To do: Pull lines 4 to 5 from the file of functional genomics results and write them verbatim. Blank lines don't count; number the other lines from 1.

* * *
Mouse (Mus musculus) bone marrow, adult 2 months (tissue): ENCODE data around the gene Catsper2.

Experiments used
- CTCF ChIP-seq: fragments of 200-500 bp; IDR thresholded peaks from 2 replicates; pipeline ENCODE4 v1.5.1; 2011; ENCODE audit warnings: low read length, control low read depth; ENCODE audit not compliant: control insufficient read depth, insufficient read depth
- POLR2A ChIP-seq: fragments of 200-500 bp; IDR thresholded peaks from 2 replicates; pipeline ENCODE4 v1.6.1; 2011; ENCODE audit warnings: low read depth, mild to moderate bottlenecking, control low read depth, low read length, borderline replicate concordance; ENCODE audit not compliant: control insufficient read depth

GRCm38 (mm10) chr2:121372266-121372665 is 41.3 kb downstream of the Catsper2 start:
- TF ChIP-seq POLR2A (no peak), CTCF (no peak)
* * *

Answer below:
- POLR2A ChIP-seq: fragments of 200-500 bp; IDR thresholded peaks from 2 replicates; pipeline ENCODE4 v1.6.1; 2011; ENCODE audit warnings: low read depth, mild to moderate bottlenecking, control low read depth, low read length, borderline replicate concordance; ENCODE audit not compliant: control insufficient read depth

GRCm38 (mm10) chr2:121372266-121372665 is 41.3 kb downstream of the Catsper2 start: